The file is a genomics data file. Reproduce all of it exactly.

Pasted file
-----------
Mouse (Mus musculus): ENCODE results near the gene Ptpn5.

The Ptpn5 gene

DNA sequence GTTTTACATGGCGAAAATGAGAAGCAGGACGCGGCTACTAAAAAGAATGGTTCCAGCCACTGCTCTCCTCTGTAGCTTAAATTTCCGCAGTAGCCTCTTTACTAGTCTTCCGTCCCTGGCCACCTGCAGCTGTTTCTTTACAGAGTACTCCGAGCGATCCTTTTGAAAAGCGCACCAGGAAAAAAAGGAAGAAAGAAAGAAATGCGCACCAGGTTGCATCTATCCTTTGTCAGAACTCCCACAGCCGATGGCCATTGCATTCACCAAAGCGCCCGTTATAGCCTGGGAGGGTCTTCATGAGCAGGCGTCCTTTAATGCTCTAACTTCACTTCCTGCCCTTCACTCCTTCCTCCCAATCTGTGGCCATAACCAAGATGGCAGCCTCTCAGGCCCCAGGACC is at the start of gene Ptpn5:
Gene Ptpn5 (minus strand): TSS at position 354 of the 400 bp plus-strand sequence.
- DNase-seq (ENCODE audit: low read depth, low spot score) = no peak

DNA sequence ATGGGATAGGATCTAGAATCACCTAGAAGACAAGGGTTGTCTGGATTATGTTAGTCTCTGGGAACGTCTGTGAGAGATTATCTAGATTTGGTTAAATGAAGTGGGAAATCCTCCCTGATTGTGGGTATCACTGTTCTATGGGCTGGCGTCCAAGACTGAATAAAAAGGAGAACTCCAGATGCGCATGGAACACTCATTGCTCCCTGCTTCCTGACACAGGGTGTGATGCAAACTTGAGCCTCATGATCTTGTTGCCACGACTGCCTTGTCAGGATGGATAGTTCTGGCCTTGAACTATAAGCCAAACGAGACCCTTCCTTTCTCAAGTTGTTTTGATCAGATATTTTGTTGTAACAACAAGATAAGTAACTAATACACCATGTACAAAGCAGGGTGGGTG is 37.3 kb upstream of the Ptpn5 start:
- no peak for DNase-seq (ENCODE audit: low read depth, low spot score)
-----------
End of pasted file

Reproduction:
Mouse (Mus musculus): ENCODE results near the gene Ptpn5.

The Ptpn5 gene

DNA sequence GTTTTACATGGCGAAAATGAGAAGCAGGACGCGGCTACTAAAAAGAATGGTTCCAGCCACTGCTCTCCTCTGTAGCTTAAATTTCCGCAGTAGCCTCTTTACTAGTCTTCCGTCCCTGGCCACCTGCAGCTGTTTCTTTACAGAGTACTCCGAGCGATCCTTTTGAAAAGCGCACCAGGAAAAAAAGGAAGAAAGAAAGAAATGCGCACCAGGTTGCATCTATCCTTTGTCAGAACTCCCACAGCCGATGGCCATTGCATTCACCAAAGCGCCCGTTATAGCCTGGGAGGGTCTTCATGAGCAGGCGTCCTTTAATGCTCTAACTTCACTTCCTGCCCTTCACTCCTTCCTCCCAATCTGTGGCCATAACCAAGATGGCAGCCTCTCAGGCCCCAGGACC is at the start of gene Ptpn5:
Gene Ptpn5 (minus strand): TSS at position 354 of the 400 bp plus-strand sequence.
- DNase-seq (ENCODE audit: low read depth, low spot score) = no peak

DNA sequence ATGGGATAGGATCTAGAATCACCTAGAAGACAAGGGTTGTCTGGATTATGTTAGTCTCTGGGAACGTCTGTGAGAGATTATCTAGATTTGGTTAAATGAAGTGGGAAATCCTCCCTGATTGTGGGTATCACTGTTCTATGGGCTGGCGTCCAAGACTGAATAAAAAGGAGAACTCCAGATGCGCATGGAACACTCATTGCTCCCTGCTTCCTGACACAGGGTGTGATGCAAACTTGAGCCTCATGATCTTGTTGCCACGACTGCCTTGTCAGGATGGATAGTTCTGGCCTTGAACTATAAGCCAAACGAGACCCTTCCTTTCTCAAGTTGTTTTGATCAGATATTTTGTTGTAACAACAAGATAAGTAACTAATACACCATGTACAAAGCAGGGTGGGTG is 37.3 kb upstream of the Ptpn5 start:
- no peak for DNase-seq (ENCODE audit: low read depth, low spot score)